It was several moments later when I realized the gentleman was, in fact, the honourable Simon Howard, the castle's current resident. I'm glad I didn't know who he was at the time, for surely I would have fumbled a awkward response . . . lol.

Ah, "Brideshead Revisited," such a constant in my life.

Thanks to ArchitectDesign for reminding me of that story . . . and to Netflix, for sending the film right when I needed to see it.

still hearing the echoes,
tartanscot

for more information on Castle Howard

"At Last . . . "


Greetings and salutations,

Yesterday was just such an amazing day. One of the new facets of the day, for me, was seeing it through so many differing vantage points. Watching CNN for the 'big news' point of view. Watching the local news stations for some more 'local interest' stories. Constantly 'refreshing' my facebook 'status' page to keep up with folks visiting D.C. and a few lucky friends (yay, Rice!) who were taking part in the parade. Talking with friends at home by phone. Swinging through blogspot to see who was posting directly from D.C. And at 12:01 pm, seeing the new White House website launch.

It was just such an emotional day, and yes, there were tears several times over the course of the morning and again last evening seeing the new first couple dancing at the various Inaugural Balls. Great dress on Michelle by Jason Wu. and great speeches by Barack.

And today, we get on to the work of creating the future of our country.

tartanscot

20 January, 2009

"Home, Sweet Home . . . "




Good morning from before dawn,

I, like so many Americans, am awake early to watch the momentous events in Washington D.C. this morning. I have several friends in D.C. taking part in various events and I don't quite know what I'll do if I see one of them on television. lol.

This evening, after a long day and numerous balls, the Obama's will head home. To this historic home. To our nation's home. To their *new* home for the next four years.

I had the honour of visiting the White House whilst I was vacationing in D.C. during a summer break from college. It was truly a breathtaking experience. After seeing photos of the space throughout my life, it was staggering to be standing in the East Room, or the Green Room, and feel the history of our nation wrapping around you.

The images above are from the March 2008 issue of Architectural Digest that featured the interiors of the 'public' rooms of the White House. Each presidential family leaves a mark on our nation history, and as well, will leave a mark on our nation's home.

I sit here quietly in the dark, excited to see the future of our nation begin to unfold.

tartanscot

for the complete AD article, click here

17 January, 2009

"Hail to the Designer . . . "


Good afternoon,

I was delighted to hear that one of my favourite designers, Michael S. Smith, would be handling the interiors for the Obama's family quarters in the White House. I own several of Michael's design books and always had the greatest admiration for his sense of style.

"Santa Monica designer Michael S. Smith has won the commission to redecorate the White House living quarters for the Obama family. "He sounds like a wise choice, with his interest in traditional though not pedantic museum settings," said historian William Seale, author of "The President's House: A History." "What works best in the White House is someone who is immersed in the past and can design in a modern way."

While working with clients such as Steven Spielberg, Dustin Hoffman and Cindy Crawford, Smith has achieved a reputation for balancing the glamorous and the functional, the modern and the classic. "


David A. Keeps
January 17th, L.A. Times
click here for the complete article

I have always found Michael's work to be incredibly stylish and modern, yet slyly simple. I can't wait to see what he, in partnership with the Obama's, is able to create for the private living space in the White House.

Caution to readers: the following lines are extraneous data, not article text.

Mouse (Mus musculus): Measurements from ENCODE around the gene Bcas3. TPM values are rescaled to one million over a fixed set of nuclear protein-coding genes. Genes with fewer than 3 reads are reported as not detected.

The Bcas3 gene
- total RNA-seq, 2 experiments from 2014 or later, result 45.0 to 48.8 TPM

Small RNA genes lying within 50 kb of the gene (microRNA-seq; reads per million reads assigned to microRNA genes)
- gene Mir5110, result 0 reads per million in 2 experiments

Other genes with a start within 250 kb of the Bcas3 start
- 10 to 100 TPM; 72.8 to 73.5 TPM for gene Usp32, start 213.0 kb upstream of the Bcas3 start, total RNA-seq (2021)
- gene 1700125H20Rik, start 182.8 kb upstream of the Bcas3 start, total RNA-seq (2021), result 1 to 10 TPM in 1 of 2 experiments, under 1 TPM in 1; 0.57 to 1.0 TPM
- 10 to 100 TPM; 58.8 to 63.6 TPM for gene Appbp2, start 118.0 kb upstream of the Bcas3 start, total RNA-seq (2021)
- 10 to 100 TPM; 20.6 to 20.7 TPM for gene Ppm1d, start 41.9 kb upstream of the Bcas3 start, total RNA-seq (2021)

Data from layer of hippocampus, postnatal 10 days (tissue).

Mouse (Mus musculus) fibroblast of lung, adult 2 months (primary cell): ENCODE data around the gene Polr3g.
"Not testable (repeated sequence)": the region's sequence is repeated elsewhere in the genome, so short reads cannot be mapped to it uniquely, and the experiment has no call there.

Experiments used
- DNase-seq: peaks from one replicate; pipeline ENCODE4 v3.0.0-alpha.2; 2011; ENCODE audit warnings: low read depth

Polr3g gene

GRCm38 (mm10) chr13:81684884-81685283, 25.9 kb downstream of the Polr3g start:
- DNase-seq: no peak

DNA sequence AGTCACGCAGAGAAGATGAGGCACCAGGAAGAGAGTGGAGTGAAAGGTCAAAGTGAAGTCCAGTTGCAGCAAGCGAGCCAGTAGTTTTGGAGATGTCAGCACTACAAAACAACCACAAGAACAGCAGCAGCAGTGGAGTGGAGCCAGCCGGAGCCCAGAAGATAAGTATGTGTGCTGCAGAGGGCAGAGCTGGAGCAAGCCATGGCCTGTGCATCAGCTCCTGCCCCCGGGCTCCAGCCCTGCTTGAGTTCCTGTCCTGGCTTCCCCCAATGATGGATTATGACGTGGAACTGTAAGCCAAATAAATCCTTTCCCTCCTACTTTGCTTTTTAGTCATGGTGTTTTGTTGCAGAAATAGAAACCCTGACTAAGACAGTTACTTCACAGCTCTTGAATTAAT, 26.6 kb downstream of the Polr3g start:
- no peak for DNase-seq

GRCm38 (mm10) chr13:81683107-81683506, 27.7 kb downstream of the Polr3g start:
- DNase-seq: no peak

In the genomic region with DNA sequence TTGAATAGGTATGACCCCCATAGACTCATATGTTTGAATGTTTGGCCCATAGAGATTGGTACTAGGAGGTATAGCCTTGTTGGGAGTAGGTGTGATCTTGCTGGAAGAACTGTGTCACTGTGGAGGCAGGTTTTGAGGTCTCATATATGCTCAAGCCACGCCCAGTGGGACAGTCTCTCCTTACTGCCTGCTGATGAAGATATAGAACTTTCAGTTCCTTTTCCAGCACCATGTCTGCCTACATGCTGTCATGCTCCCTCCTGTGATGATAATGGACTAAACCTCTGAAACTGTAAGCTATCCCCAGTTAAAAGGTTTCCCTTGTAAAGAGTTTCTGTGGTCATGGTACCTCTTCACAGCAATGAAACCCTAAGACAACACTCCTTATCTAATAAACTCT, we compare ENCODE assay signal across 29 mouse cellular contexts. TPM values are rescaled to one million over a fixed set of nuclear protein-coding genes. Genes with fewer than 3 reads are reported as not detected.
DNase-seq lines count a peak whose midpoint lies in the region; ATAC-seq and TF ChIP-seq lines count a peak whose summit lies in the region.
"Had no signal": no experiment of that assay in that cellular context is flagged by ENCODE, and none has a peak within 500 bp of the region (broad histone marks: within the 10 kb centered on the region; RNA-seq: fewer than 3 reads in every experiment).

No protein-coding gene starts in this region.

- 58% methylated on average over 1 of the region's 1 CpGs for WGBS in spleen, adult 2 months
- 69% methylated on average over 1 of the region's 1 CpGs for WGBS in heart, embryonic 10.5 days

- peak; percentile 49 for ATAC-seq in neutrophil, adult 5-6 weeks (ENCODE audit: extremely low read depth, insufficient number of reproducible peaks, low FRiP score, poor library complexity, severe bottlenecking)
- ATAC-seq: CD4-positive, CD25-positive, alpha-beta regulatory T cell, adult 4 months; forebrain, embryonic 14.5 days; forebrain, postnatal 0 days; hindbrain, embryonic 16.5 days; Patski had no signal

excitedly,
tartanscot

for more information on Michael S. Smith

11 January, 2009

"Lights, Camera . . . "




Good evening faithful reader,

Please pray fervently for me . . . lol. I've got a TV interview tomorrow afternoon and I have *NO* idea what I'm going to wear. Tim Gaskin of "OUT Spoken" is going to do a segment on my installation at Dining by Design last Novenber . It's been fun spending the last few days thinking about the fun (and horror) of that event. I think it will be broadcast the second week in February, but I'll let you know when the episode airs.

So tonight, in a mad effort to calm my nerves, I've been looking through some old 'inspiration' images that I keep in my files. It's one of my dream projects . . . either as an owner, or (maybe even better) as the designer.

The shots are from Ward Denton/Christopher Gardner's design for Glen Feshie Lodge in Scotland. I'm sure we're all clearly aware of my love of tartan and I love the subtle use of plaid textiles and beautiful antiques. The custom mural from the dining room are images of the surrounding property. I have always been deeply impressed with what Ward and Christopher were able to create.

Off to the closet to try a few more things before bed,
tartanscot

02 January, 2009

"How do you solve . . . "



Welcome to 2009. For some strange reason, I've been drawn to these calm, neutral colours of late as I've been flipping through design magazines and checking out new publications online. Maybe it's a desire for the 'cleanliness' of a new year. Maybe it's the monochromatic colours of the winter weather here in San Francisco. Maybe it's a preview of the palette for a new project that's working itself out.

I always love when new clients have a file full of torn out pages from design magazines. It is endlessly fascinating to work through them together and begin to find the 'common threads' that connect them. Sometimes it's as easy as a colour. Sometimes it's the way artwork is displayed. Usually though, it's more obscure . . . it's about the way these rooms make one feel.

As the new year begins, start thinking about the rooms that inspire you. Maybe start collecting images that bring a smile to your face. No matter how grand and meager your surroundings may be, there are always ways to make yourself happier within them.

I keep collecting pictures even though I don't quite know what they will mean. Because when the time comes, I'll see the connection.

tartanscot